253 Again. People don't go to jail for simple possession. They assaulted someone, they stole, they murdered. It's not just possession. Posted by: ThunderB at July 31, 2016 11:45 AM (zOTsN) Not in all cases.....one young lady I know got popped for possession of meth. Put on probation and house monitoring. Broke probation and cut the ankle bracelet. Popped for VOP and Grand Theft of the monitoring device (when it was cut). Felony time. Serving 2 and a half years in State prison now. All stemmed from the meth possession arrest. Not so simple as you mentioned earlier.

Posted by: Hairyback Guy at July 31, 2016 06:55 AM (ej1L0)

254 Do some research about Richard Paey. It's a small snapshot about how fracked up the War on Drugs is.

Posted by: JackS at July 31, 2016 06:56 AM (hgwL9)

255 Wait a minute, they are letting the Marines play with sharp objects??? 

Posted by: Anna Puma at July 31, 2016 06:56 AM (3d5xg)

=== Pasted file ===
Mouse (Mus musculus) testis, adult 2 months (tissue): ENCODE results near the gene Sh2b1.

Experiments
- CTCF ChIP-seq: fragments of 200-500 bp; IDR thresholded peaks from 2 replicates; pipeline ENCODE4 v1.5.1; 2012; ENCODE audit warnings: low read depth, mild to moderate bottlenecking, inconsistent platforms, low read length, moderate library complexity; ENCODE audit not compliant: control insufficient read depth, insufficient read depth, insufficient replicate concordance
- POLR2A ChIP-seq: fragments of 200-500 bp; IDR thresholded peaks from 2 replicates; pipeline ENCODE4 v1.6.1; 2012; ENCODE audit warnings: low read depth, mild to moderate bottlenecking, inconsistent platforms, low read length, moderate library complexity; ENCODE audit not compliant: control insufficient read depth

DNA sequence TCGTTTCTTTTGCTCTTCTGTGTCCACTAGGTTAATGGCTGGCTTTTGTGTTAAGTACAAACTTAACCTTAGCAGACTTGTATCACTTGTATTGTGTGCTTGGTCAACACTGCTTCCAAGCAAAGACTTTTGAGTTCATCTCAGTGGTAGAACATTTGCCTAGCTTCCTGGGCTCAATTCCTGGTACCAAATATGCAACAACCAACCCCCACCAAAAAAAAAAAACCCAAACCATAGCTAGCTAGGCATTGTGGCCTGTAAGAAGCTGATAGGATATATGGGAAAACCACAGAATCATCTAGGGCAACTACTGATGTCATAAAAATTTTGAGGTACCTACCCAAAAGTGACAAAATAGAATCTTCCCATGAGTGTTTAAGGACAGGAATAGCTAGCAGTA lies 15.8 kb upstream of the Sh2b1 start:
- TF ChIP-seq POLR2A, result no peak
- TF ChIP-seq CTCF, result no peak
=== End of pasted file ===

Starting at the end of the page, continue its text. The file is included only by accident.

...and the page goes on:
256 Problem with "three strikes" laws, is they are doing it wrong. Strike 3 should be a bullet in the back of the head.

Posted by: Alberta Oil Peon at July 31, 2016 06:57 AM (f3Uae)

257 255 Wait a minute, they are letting the Marines play with sharp objects??? Posted by: Anna Puma at July 31, 2016 11:56 AM (3d5xg) --- Isn't that pretty much all they do? Knives and boom-sticks?

Posted by: All Hail Eris, Literate Savage at July 31, 2016 06:58 AM (jR7Wy)

258 "FDR knew the Japanese would attack Pearl Harbor." Don't believe that one either.

Posted by: Ricardo Kill at July 31, 2016 06:58 AM (9ym/8)

259 254 Do some research about Richard Paey. It's a small snapshot about how fracked up the War on Drugs is. Posted by: JackS at July 31, 2016 11:56 AM (hgwL9) Small price to pay for the law and order uber alles crowd to keep feeling smugly superior. /sarc

Posted by: Insomniac at July 31, 2016 06:59 AM (0mRoj)